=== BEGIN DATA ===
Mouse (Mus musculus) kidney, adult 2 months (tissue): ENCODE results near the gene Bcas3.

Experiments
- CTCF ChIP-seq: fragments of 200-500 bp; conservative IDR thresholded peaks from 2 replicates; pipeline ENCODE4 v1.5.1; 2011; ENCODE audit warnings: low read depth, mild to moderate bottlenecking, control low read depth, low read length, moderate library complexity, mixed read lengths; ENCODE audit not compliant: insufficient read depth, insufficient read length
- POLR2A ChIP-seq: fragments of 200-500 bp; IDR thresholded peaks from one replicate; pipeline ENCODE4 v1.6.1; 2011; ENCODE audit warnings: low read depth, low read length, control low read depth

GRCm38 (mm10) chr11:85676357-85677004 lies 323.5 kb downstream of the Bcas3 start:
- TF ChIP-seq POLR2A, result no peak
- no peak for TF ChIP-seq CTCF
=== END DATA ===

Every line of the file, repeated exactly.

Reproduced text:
Mouse (Mus musculus) kidney, adult 2 months (tissue): ENCODE results near the gene Bcas3.

Experiments
- CTCF ChIP-seq: fragments of 200-500 bp; conservative IDR thresholded peaks from 2 replicates; pipeline ENCODE4 v1.5.1; 2011; ENCODE audit warnings: low read depth, mild to moderate bottlenecking, control low read depth, low read length, moderate library complexity, mixed read lengths; ENCODE audit not compliant: insufficient read depth, insufficient read length
- POLR2A ChIP-seq: fragments of 200-500 bp; IDR thresholded peaks from one replicate; pipeline ENCODE4 v1.6.1; 2011; ENCODE audit warnings: low read depth, low read length, control low read depth

GRCm38 (mm10) chr11:85676357-85677004 lies 323.5 kb downstream of the Bcas3 start:
- TF ChIP-seq POLR2A, result no peak
- no peak for TF ChIP-seq CTCF